This Selloff Could Lead to an 85% Gain in the Next Month
Sometimes, waiting for the news can be profitable. An example, as Bloomberg reported, is in a well-known stock. Roku Inc. (Nasdaq: ROKU) shares suffered their second double-digit percentage drop of the past three trading days on Friday, as concerns over competition once again pressured a stock that has quadrupled since December.
Shares of the video-streaming platform company sank as much as 18% in midday trading, its biggest one-day percentage loss since November, dropping on volume that already eclipsed its daily average volume over the past three months.
The stock was trading at a six-week low, and on track for a weekly drop of more than 25%.
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With the decline, Roku has lost about 35% of its value since a record close hit earlier this month. Even with the drop, however, shares remain up more than 300% from a December low as investors see the company as a major beneficiary to a shift toward streaming video.
Friday’s decline was sparked after Pivotal Research Group started coverage on Roku shares with a sell rating and Street-low price target of $60, a target that represents downside of more than 55% from the company’s Thursday close.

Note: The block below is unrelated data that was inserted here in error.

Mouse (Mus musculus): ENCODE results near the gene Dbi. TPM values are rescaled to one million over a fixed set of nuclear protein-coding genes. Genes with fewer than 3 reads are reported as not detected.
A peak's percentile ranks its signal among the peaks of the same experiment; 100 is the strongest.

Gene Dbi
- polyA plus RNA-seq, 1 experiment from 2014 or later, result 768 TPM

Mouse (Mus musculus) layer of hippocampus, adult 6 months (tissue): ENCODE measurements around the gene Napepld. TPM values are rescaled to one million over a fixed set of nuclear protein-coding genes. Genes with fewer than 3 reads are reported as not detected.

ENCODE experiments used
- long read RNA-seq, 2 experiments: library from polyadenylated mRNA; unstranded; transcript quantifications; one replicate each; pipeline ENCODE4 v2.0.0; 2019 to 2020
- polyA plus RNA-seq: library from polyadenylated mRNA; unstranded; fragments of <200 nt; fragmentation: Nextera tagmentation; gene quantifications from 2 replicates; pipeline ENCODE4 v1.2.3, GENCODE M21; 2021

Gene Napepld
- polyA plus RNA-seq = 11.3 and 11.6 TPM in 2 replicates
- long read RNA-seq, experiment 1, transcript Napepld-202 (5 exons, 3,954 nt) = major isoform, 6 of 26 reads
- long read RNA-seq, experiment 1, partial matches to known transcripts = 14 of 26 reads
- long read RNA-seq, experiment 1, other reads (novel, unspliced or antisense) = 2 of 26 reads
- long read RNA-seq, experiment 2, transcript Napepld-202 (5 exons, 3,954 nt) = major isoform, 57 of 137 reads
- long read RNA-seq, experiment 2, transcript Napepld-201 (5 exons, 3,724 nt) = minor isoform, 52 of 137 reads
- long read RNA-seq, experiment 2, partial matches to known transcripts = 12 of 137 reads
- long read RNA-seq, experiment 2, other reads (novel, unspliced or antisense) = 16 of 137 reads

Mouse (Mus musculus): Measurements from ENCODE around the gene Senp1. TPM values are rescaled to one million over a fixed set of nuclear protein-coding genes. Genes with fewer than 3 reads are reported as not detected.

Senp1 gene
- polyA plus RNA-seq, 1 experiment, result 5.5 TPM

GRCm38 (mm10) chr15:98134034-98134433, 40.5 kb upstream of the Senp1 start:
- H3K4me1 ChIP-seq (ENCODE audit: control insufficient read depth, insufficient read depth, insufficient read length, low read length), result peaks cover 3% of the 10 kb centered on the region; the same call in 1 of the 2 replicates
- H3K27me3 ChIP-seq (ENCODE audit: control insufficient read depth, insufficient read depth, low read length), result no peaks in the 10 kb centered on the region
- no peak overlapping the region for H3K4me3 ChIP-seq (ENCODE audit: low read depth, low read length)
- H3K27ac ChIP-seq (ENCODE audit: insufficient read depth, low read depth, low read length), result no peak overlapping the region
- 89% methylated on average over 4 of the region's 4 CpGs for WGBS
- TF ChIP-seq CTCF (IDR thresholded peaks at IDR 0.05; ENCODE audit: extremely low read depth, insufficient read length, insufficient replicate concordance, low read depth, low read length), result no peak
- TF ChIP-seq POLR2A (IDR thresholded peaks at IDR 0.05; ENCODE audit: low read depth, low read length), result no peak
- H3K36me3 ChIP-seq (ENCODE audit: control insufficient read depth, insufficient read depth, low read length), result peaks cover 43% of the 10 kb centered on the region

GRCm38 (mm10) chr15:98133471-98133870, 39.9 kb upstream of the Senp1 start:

Analyst Jeffrey Wlodarczak wrote that shares were “dramatically overvalued” after the 2019 rally, and that he sees “dramatically more competition emerging.”
Pivotal’s comments spoke to an issue that also weighed on Roku on Wednesday, after Facebook Inc. debuted a new model of its Portal video device that will have access to some streaming services, and Comcast Corp. said its Xfinity Flex box would be included with Internet-only subscriptions.
Wlodarczak sees such developments as a harbinger of things to come. He anticipates “dramatically more competition,” including from “big boys” like Comcast, whose plan “will inevitably be copied by other distributors”, and “likely drive the cost of [over-the-top video-streaming] devices to zero.”
These rivals have “massive leverage,” he wrote, and are likely to make growth “much more difficult.”
This bearish view is a minority opinion. Pivotal is only the second firm to recommend selling Roku shares, according to data compiled by Bloomberg, compared with the stock’s nine buy ratings and the five firms with a neutral view on the stock.